Spices and Havdalah B’nai Mitzvah
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Spices and Havdalah B’nai Mitzvah

Becca and Sammy got hearty ‘Mazel Tovs’ from Zoomers around the world after their virtual b’nai mitzvah ceremony.

After 37 years with the Atlanta Journal-Constitution and now with the AJT, , Jaffe’s focus is lifestyle, art, dining, fashion, and community events with emphasis on Jewish movers and shakers.

Jon Marks // Mother Ray Rothman commended Becca and Sammy for their commitment to each other and Judaism.
Jon Marks // Mother Ray Rothman commended Becca and Sammy for their commitment to each other and Judaism.

Ray Alyssa Rothman reserved a b’nai mitzvah date on the calendar three years ago at Congregation B’nai Torah for her son Sammy and daughter Becca Goldstein. She always knew she was having a double b’nai mitzvah for her younger children with them being only 16 months apart and Becca being the younger one.

Rothman noted some of the challenges she experienced with the planning. “We picked a Havdalah service to be different and more economical. When the pandemic happened, the synagogue told us that they could not promise a better date. We canceled the party and those vendors and moved forward with plans for the virtual ceremony. In our online invitation, we called the double simcha a Zoomitzvah after reading a prior article in the Atlanta Jewish Times.”

Prior to the pandemic, the party theme was going to be The Red Carpet Event. Rothman did a smaller version for the immediate family.

Sammy and Becca began training with in-person meetings with tutor Rebecca Cheskes, who also worked with older brother Teddy three years earlier. With the onset of the pandemic, the sessions became virtual. Becca went first with 30 minutes on Sunday afternoon; and Sammy followed with his session. B’nai Torah Assistant Rabbi Hillel Konigsburg was also part of the preparation team.

Photo by Jon Marks // Becca and Sammy, just 16 months apart, selected the b’nai mitzvah date three years ago.

At 5 p.m. Saturday, Nov. 7, the sanctuary was empty except for the Rothman-Goldstein family, with Rabbi Joshua Heller participating from the social hall. Over 190 family and friends joined on Zoom with their voices and images filling the room. People attended virtually from all across the United States, Israel, Brazil and Spain, making it truly a global event. After the 90-minute service, guests mingled with the family in a virtual cocktail party.

Becca and Sammy’s parshah was Chayei Sarah, recounting Sarah’s death and how “teaching us the awareness of death gives meaning and inspiration of life,” Rothman said. They spoke about their interpretation relating to strong female leaders and powerful negotiation skills.

Heller blessed the children that they carry on their mother’s resilience, and the best traits of Isaac and Rebecca. He also provided soothing comments about the drama of the past week’s election. When the prayer for the country was recited, Heller noted that the Psalm of Ascents, Psalm 121, which is often part of the Shabbat afternoon service, speaks of both anxiety and hope.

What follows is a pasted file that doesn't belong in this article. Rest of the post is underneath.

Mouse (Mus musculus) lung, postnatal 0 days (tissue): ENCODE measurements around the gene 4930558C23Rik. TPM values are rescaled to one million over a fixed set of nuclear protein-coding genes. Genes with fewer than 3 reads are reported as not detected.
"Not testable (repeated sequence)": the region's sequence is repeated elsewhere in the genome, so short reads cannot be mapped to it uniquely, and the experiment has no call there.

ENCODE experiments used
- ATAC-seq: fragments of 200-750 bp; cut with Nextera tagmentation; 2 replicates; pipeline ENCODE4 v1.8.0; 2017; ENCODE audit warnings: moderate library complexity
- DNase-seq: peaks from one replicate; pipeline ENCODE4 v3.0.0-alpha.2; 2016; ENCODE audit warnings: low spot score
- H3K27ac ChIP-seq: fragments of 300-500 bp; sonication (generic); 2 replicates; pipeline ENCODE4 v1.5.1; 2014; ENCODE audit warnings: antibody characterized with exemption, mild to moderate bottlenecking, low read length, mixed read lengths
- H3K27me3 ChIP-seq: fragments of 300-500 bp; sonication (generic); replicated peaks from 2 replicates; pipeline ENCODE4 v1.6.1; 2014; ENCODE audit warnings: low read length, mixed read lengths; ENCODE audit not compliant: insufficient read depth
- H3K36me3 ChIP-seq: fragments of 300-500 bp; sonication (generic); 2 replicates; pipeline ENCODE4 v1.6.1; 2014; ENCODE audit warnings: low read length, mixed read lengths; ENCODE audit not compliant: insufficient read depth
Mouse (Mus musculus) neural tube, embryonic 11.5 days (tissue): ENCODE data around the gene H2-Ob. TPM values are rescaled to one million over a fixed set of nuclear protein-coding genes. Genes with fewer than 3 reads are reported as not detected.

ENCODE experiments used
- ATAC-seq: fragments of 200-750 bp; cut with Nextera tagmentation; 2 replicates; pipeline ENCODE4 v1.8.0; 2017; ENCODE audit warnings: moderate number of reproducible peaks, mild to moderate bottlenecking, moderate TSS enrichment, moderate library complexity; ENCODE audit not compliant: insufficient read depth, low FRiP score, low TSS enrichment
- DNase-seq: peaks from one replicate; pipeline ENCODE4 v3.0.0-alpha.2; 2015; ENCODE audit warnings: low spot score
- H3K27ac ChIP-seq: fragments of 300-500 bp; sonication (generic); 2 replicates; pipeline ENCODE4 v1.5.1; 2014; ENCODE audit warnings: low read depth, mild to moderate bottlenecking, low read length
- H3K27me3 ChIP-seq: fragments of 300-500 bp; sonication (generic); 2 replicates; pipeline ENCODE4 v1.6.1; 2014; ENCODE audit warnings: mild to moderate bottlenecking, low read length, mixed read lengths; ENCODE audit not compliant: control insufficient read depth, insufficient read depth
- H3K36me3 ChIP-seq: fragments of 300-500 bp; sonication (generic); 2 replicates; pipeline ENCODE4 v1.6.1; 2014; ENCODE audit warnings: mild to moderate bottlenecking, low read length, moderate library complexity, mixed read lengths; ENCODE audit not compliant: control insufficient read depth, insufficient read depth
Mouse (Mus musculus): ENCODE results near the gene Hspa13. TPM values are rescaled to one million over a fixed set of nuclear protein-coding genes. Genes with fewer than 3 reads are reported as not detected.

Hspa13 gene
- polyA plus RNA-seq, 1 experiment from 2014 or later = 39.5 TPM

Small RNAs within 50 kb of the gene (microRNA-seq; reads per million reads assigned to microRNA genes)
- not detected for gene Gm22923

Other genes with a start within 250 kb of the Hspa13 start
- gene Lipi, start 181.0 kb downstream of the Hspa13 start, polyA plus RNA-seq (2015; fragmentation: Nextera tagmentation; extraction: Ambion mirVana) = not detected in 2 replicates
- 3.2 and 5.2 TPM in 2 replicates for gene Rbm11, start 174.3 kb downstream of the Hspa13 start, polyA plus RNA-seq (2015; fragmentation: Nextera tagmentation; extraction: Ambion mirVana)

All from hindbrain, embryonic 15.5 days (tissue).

Photo by Jason Burke // The Rothman family are dressed all in black for the Friday night dinner.

Rothman’s parents Harriet and Stan Dickman were online from Virginia Beach, Va., and recited a moving grandparent’s prayer and two other prayers. Elegant in a navy lace dress, Rothman expressed her love of Judaism and pride in Becca and Sammy and their kindness and reliance on one another, along with her hope that they continue religious practice in home and synagogue, an example that she sets.

Students at Peachtree Charter Middle School, Sammy and Becca both play soccer for the Rush Union league. For their mitzvah project, they volunteered at two fall events for the CCC (Creating Connected Communities). The group focuses on bringing programs to children in need by empowering teens to become engaged community leaders and volunteers. The siblings worked at two fall festivals last year, providing a cookie decorating station to underprivileged children. The fall festivals provide children in need with a safe, fun-filled block party, an opportunity for those who might not have this chance elsewhere. Sammy and Becca loved knowing they made even a small difference in these children’s lives. They hope to continue to work with the CCC because they saw “on a personal level that giving back to our community is an important thing to do, and we can always do more to better the world around us,” mom Rothman said.

Photo by Jon Marks // Becca and Sammy posed for the pre-mitzvah photos at the Roswell Mill.

A single mother, she planned all the details. She recalled that “it has been a long journey to get to this milestone; the whole ceremony felt perfect. It was meaningful and intimate; no complaints about doing a Zoomitzvah!”

At the end of the ceremony, many resounding “mazel tovs” were blasted on the screen.

The pre-mitzvah pictures were taken at Roswell Mill, the same location used for Teddy’s pictures. During the ceremony, 16-year-old Teddy dressed the Torah, opened the ark and recited the “Prayer for our Country.”

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